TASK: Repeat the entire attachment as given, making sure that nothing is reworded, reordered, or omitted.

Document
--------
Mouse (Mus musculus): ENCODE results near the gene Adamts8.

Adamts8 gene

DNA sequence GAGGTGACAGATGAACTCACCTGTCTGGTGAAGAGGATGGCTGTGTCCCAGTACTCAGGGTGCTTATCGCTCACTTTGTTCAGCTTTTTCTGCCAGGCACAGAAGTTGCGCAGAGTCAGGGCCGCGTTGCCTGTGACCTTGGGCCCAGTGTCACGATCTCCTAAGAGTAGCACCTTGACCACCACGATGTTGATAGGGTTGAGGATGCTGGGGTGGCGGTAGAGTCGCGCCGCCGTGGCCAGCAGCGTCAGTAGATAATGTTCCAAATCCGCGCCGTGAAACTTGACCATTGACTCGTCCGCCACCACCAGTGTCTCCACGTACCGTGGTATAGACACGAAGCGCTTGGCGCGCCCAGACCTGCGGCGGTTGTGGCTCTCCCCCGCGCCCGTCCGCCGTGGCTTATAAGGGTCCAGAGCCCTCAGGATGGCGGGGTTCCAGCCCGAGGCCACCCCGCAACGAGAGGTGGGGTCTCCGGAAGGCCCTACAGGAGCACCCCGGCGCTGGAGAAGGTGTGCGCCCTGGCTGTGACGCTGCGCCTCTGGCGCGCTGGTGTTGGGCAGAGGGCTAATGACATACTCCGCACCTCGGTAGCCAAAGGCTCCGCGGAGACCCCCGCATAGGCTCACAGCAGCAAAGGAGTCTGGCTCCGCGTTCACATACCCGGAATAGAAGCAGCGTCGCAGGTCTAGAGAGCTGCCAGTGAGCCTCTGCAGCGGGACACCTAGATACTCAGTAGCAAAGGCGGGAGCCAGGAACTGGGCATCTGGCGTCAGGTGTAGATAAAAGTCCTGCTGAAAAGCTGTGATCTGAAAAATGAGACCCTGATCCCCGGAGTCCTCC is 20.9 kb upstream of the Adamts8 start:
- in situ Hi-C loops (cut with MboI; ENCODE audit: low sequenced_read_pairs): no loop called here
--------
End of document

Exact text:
Mouse (Mus musculus): ENCODE results near the gene Adamts8.

Adamts8 gene

DNA sequence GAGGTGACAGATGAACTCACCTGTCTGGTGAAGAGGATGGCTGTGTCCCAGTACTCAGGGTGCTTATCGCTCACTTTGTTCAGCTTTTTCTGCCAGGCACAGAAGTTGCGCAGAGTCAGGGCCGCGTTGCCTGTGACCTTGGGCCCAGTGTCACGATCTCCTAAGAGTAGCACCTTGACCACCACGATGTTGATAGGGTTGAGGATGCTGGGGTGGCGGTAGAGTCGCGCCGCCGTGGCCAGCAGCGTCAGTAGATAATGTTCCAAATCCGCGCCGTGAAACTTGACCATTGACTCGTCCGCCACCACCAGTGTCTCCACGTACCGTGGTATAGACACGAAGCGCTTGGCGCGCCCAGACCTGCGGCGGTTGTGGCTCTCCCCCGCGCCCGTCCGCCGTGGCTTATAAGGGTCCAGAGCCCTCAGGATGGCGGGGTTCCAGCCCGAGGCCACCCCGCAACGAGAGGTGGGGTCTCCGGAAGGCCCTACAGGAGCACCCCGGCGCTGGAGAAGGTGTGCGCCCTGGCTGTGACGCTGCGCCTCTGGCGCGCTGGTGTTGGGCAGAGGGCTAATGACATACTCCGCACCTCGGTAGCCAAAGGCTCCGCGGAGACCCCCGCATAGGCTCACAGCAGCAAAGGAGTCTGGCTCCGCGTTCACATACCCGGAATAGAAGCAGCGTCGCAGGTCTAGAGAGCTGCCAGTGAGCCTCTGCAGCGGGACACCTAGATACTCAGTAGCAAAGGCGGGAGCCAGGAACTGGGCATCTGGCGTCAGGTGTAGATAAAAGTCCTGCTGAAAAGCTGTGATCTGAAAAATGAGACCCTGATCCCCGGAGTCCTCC is 20.9 kb upstream of the Adamts8 start:
- in situ Hi-C loops (cut with MboI; ENCODE audit: low sequenced_read_pairs): no loop called here